Jimmy is a 26 year old chimpanzee who has spent several years alone in a cage, where he's on exhibit at a zoo in Niterói, Brazil, just outside of Rio de Janeiro. Just last week, animal protection groups filed a motion to have Jimmy released on grounds of Habeas Corpus, arguing that he is being denied his rights to freedom of movement and to a decent life, in Rio's Criminal Court. If the appeal is accepted and Jimmy is allowed to go free, it will not be the first time such a legal maneuver is successful, however. Slowly, courts around the country are beginning to consider chimpanzees like Jimmy a legal 'party' with rights and not merely objects.The argument put forth by the Great Ape Project and other prosecutors and lawyers on behalf of Jimmy is grounded in Brazil's Constitution which states:
The right to habeas corpus is granted whenever someone suffers or feels threatened by violence or coercion in their freedom of movement by illegality or abuse of power.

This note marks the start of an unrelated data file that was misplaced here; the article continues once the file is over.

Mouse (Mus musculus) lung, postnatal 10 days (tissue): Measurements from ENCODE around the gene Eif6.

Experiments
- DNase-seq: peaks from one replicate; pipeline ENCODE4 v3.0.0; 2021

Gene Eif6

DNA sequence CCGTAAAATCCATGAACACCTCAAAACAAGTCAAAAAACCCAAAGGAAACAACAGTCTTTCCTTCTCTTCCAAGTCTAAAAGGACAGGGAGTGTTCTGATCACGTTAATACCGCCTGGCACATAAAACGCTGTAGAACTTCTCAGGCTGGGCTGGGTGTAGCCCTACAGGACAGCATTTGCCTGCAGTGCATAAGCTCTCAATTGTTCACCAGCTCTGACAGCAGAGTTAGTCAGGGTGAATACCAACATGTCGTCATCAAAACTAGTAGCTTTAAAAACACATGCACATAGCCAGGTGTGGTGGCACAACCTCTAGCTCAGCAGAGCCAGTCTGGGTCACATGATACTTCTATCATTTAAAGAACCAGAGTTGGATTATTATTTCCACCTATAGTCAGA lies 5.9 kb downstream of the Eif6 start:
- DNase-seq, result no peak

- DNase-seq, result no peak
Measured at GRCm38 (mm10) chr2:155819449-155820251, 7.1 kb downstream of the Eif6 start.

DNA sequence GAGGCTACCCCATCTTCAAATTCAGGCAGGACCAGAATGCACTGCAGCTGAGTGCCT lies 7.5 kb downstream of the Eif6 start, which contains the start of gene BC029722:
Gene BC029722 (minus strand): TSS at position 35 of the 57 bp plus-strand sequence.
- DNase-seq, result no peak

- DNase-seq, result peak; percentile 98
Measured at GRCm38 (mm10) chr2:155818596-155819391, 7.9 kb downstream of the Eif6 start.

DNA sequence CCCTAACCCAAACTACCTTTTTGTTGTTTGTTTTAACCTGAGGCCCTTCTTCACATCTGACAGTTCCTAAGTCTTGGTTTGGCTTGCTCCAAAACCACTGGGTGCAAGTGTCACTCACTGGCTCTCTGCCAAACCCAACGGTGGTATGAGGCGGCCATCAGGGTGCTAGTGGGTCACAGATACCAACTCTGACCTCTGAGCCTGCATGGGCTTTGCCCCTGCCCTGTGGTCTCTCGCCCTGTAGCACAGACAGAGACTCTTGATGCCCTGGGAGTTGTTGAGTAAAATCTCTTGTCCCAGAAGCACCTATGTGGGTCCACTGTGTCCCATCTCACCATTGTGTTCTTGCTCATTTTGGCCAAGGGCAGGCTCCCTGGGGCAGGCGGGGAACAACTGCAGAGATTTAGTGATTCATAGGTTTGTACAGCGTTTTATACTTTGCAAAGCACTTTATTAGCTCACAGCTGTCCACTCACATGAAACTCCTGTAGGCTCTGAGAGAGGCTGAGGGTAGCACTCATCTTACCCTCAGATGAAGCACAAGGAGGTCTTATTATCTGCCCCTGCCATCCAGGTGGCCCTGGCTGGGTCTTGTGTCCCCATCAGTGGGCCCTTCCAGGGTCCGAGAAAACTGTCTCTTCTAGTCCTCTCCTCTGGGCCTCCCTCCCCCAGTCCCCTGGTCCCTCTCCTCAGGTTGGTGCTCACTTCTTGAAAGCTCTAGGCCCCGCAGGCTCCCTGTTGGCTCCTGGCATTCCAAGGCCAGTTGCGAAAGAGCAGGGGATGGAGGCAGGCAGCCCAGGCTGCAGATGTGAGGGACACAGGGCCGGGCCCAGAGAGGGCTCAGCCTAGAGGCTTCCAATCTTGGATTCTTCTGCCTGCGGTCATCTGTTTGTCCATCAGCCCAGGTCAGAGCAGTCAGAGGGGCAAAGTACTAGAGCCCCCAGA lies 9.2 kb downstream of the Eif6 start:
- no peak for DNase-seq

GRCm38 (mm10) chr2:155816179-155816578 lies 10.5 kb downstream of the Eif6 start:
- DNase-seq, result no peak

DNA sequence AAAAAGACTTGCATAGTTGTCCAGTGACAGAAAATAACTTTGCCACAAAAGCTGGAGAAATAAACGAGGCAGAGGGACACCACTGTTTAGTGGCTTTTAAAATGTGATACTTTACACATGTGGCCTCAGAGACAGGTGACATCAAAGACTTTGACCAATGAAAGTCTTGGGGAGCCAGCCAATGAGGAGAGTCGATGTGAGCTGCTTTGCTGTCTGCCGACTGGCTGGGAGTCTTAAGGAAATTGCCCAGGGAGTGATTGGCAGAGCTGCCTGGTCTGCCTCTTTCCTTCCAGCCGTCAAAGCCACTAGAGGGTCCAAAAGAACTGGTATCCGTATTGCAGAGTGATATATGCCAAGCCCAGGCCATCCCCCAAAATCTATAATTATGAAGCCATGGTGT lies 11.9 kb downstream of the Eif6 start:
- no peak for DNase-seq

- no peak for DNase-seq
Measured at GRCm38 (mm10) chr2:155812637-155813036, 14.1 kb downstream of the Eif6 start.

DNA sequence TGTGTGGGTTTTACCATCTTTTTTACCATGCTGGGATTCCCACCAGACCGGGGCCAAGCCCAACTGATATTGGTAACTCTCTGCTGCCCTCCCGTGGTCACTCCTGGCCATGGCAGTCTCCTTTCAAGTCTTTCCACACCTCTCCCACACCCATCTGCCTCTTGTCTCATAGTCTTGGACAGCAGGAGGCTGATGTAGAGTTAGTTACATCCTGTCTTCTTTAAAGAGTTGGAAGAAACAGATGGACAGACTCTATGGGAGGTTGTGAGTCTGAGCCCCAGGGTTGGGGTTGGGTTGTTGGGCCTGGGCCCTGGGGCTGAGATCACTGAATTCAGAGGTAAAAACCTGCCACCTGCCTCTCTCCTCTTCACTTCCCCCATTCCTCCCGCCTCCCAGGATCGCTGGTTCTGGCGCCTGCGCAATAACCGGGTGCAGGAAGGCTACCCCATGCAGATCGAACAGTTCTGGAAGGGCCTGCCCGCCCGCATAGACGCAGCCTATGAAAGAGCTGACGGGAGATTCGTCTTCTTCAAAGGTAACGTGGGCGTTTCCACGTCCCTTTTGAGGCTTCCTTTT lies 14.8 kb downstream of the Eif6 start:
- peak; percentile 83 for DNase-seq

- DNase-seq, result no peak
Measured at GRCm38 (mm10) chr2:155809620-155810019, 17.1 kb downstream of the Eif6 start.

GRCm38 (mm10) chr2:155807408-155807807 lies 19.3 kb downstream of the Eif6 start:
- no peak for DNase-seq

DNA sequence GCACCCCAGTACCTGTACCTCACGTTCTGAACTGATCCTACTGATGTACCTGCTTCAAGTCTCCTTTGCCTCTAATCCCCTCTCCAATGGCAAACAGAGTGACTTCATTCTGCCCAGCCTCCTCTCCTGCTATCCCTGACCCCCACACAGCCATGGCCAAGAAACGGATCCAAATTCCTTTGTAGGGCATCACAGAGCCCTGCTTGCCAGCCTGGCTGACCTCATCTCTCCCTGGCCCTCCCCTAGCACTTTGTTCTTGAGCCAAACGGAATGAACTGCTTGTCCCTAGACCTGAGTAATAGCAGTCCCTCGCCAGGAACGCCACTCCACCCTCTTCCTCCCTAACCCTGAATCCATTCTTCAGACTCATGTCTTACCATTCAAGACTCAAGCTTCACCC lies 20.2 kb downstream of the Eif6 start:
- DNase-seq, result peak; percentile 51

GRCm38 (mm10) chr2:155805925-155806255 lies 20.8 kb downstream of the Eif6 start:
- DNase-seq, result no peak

Habeas Corpus Has Worked Before
In 2005, another captive chimpanzee in the country was supposed to be released when a similar petition was filed in Bahia. Brazilian prosecutor Heron Santana led the case which has become a global standard. Together with professors and law students associations and animal rights, he filed a Habeas Corpus in favor of a 23 year old chimpanzee named Switzerland, who was in zoo for 4 years, according to a report in Jornal a Tribuna.
Sadly, the day after the ruling was delivered granting Switzerland her freedom, she was found dead in her cage.
Because of the precedent set in Switzerland's case, animal rights groups are hopeful that Jimmy will be granted his freedom as well. There's no telling, though, whether other courts around the world will begin to consider chimpanzees, our closest genetic cousins, creatures deserving of the most fundamental of legal rights--or whether they'll remain viewed as mere objects.
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